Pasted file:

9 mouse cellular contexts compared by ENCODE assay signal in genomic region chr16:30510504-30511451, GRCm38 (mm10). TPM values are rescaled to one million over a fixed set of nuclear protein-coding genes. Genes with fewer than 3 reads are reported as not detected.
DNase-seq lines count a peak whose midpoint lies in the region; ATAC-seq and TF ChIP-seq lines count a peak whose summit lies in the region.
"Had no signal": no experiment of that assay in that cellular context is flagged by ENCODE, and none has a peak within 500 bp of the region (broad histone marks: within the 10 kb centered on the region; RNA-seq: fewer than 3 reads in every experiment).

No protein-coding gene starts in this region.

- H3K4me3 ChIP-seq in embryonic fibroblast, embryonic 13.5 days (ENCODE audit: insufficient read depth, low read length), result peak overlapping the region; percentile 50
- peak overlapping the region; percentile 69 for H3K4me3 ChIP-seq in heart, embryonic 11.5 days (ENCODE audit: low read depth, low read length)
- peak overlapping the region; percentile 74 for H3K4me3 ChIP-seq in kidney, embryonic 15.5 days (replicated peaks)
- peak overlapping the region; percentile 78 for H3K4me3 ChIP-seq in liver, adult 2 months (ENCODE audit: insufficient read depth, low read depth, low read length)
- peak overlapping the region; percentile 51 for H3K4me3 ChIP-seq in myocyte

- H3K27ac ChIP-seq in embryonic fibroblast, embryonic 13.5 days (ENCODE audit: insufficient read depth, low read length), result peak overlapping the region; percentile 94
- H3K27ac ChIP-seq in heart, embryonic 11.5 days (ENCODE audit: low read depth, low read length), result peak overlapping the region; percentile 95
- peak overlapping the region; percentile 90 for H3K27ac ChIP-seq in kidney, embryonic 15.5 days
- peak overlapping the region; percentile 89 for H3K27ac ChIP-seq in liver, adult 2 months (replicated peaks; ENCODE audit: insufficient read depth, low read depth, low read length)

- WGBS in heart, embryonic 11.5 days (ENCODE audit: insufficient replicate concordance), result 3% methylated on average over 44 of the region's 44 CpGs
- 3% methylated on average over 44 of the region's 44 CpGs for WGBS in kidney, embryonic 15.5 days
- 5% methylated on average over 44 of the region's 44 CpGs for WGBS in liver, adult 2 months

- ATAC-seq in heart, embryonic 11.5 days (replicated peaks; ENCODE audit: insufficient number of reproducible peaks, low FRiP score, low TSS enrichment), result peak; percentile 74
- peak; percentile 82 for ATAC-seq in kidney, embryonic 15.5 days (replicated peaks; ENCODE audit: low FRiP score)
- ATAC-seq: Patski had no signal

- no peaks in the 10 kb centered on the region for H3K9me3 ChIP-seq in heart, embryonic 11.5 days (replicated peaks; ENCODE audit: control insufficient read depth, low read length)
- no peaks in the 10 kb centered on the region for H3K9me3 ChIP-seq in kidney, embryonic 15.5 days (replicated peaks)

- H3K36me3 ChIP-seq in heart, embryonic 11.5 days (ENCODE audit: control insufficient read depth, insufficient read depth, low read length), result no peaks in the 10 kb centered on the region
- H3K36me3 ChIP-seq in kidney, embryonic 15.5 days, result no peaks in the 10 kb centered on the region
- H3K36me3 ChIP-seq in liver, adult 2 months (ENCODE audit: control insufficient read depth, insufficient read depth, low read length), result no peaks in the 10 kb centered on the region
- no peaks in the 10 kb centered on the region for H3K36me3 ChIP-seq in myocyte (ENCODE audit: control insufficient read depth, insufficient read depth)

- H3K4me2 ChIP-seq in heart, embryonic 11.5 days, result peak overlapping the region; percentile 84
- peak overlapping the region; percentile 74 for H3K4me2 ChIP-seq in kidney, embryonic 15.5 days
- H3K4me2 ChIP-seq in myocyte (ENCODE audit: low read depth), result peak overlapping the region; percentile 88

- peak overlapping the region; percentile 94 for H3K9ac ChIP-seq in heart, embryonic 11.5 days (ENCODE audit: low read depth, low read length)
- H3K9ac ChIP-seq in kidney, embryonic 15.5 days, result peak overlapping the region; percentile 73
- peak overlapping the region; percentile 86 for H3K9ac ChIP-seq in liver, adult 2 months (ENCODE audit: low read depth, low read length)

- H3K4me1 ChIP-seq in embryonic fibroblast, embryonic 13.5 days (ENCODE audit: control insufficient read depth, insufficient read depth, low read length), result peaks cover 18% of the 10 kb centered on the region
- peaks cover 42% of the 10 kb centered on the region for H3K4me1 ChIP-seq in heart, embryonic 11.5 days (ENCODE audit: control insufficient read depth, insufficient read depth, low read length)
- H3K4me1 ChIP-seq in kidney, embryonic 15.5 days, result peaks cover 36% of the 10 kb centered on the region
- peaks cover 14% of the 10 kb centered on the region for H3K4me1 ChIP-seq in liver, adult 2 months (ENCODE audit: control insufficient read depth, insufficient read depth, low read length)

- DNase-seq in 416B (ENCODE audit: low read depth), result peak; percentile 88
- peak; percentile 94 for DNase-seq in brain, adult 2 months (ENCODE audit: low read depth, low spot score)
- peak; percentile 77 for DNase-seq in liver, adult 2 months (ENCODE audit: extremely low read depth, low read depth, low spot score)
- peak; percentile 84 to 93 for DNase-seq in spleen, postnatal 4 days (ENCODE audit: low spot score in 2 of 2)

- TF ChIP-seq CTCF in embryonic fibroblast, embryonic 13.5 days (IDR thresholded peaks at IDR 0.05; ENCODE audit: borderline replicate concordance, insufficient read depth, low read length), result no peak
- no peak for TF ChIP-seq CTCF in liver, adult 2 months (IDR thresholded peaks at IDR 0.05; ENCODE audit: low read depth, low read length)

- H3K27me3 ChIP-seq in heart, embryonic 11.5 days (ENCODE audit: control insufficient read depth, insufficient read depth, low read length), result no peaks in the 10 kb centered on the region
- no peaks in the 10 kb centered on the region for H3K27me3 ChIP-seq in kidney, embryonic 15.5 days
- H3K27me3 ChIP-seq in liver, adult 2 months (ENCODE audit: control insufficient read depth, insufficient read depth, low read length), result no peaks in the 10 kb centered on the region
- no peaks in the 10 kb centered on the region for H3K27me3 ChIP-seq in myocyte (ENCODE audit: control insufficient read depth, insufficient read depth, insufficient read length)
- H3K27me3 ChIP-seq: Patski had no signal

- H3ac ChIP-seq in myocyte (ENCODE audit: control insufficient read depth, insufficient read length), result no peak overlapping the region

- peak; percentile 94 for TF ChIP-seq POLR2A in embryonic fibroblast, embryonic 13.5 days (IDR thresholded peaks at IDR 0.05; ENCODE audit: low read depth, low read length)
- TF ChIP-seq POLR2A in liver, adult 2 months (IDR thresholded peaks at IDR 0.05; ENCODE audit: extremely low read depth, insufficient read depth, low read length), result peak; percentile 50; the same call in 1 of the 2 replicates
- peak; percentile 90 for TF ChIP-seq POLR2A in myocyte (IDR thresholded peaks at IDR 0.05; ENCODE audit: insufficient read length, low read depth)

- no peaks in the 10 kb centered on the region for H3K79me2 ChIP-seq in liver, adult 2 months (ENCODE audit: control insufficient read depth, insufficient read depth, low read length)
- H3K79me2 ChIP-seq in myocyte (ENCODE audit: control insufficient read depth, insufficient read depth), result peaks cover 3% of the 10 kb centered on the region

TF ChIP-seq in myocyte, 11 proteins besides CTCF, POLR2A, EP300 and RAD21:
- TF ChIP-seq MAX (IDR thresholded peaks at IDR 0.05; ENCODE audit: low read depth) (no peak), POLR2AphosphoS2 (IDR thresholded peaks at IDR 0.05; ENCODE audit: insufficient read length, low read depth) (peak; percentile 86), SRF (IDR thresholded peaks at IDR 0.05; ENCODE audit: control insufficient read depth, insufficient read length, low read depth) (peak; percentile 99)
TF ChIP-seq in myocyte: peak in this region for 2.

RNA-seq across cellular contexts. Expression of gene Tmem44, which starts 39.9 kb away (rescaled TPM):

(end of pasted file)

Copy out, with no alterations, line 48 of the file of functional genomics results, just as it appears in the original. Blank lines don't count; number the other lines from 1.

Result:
- peak; percentile 94 for TF ChIP-seq POLR2A in embryonic fibroblast, embryonic 13.5 days (IDR thresholded peaks at IDR 0.05; ENCODE audit: low read depth, low read length)